After a fierce debate about attorney fees, a House panel Tuesday moved forward with a proposal that would make key changes in the workers' compensation insurance system.
Lawmakers are grappling with the issue after regulators last year approved a 14.5 percent insurance rate increase that started hitting businesses in December. That increase stemmed primarily from the Florida Supreme Court striking down two parts of the workers' compensation system, including strict limits on fees paid to attorneys for injured workers.
The House Insurance & Banking Subcommittee approved a 34-page bill that deals with a series of issues, such as the duration of benefits for some injured workers and the amounts of money hospitals and ambulatory surgical centers get paid to provide outpatient care to workers.
But almost all of the debate focused on attorney fees, which business groups blame for driving up costs in the workers' compensation system. The bill (PCB IBS 17-01) would allow judges of compensation claims to approve fees up to $250 an hour for workers' attorneys.
Subcommittee Chairman Danny Burgess, a Zephyrhills Republican who is shepherding the bill, said the proposal is aimed at complying with constitutional requirements, including a Supreme Court ruling in April that said the state's fee limits were unconstitutional. The Supreme Court ruling, in a case known as Marvin Castellanos v. Next Door Company, involved an attorney being awarded the equivalent of $1.53 an hour in successfully pursuing a claim for benefits for a worker injured in Miami.
But many of the state's most-influential business groups, including the Florida Chamber of Commerce, Associated Industries of Florida, the Florida Retail Federation and the National Federation of Independent Business, are fighting against the fee proposal in House bill.
That led to Rep. Jay Fant, R-Jacksonville, proposing an amendment Tuesday that would have eliminated the responsibility of insurers or businesses to pay the attorney fees of workers who prevail in disputes about workers' compensation benefits. Fant's proposal would have left it to each side in such a dispute to pay their own attorney fees.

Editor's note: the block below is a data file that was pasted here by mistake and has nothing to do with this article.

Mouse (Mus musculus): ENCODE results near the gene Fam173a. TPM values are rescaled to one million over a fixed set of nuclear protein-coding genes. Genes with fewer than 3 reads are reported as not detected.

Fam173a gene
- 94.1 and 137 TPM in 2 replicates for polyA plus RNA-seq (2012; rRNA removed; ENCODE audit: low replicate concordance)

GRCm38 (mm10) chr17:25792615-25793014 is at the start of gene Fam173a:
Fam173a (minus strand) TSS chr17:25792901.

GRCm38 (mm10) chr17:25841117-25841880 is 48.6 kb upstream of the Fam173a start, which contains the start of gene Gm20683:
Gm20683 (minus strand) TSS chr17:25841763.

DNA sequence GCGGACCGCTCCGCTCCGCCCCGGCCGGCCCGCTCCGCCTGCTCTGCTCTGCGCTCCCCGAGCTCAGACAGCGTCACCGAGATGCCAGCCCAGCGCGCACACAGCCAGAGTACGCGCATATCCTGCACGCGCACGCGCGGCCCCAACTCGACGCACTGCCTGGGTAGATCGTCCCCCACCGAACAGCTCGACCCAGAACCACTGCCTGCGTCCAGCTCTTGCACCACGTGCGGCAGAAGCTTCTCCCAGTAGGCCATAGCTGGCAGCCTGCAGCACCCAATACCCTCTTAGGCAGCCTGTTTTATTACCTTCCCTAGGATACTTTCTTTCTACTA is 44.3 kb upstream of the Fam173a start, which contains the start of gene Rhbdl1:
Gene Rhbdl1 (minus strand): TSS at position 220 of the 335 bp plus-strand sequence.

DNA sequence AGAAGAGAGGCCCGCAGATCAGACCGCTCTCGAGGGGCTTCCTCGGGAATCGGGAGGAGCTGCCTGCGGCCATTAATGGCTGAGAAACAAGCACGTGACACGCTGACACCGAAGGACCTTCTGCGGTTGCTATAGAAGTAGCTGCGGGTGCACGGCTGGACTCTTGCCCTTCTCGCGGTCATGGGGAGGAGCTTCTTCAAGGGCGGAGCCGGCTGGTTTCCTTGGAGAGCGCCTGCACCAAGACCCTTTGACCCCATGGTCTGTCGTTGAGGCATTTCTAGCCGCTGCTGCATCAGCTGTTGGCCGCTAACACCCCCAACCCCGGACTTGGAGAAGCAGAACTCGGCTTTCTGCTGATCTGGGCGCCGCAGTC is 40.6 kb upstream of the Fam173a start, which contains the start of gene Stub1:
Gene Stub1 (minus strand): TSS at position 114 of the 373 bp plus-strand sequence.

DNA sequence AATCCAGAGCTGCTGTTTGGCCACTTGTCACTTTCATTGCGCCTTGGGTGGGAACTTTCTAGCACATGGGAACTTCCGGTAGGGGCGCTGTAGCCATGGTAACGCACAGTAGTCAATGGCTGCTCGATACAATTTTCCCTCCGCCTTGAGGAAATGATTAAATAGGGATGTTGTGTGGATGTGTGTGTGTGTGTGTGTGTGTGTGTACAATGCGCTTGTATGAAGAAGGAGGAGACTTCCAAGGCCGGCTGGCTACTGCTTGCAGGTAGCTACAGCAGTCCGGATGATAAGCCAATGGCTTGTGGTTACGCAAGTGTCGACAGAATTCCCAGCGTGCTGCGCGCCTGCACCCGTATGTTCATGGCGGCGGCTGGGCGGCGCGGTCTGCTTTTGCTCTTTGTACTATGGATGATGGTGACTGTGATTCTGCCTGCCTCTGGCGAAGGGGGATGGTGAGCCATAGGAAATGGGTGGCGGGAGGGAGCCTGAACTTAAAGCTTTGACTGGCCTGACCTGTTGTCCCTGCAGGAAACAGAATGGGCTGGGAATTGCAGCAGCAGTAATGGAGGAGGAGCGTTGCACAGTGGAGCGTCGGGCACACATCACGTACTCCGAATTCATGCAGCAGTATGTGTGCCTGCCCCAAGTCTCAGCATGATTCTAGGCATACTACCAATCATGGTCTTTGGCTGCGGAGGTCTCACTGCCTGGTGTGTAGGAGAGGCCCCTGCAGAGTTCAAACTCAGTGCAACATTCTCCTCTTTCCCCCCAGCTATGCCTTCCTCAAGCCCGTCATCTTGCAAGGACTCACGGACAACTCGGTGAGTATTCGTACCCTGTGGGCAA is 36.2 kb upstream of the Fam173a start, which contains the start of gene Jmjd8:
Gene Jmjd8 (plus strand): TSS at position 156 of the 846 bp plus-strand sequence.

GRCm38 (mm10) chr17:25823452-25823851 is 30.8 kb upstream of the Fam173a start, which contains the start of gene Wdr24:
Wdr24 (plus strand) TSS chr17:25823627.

Fant says the Supreme Court ruling in the Castellanos case had an "atomic bomb effect" that lawmakers are having to address.
"There's a sense of panic in the business community that this bill as drafted doesn't address this adequately," Fant says.
But critics of Fant's proposal questioned its constitutionality and whether it would prevent injured workers from having access to the court system and being able to challenge the decisions of insurers. Rep. Sean Shaw, D-Tampa, says state laws include attorney-fee awards because cases involve the "little guy against the big guy,"
"Fees attach when you mess up," said Shaw, a former state insurance consumer advocate. "Don't mess up, and you'll be all right."
After a lengthy debate, the committee voted 8-7 to reject the Fant amendment and later went on to approve the bill.
The vote came after weeks of discussions in Burgess' committee about the workers' compensation issue, which also is closely watched by legal groups, labor unions and medical providers. A Senate bill (SB 1582) has been filed by Sen. Rob Bradley, R-Fleming Island, but it has not been heard by committees.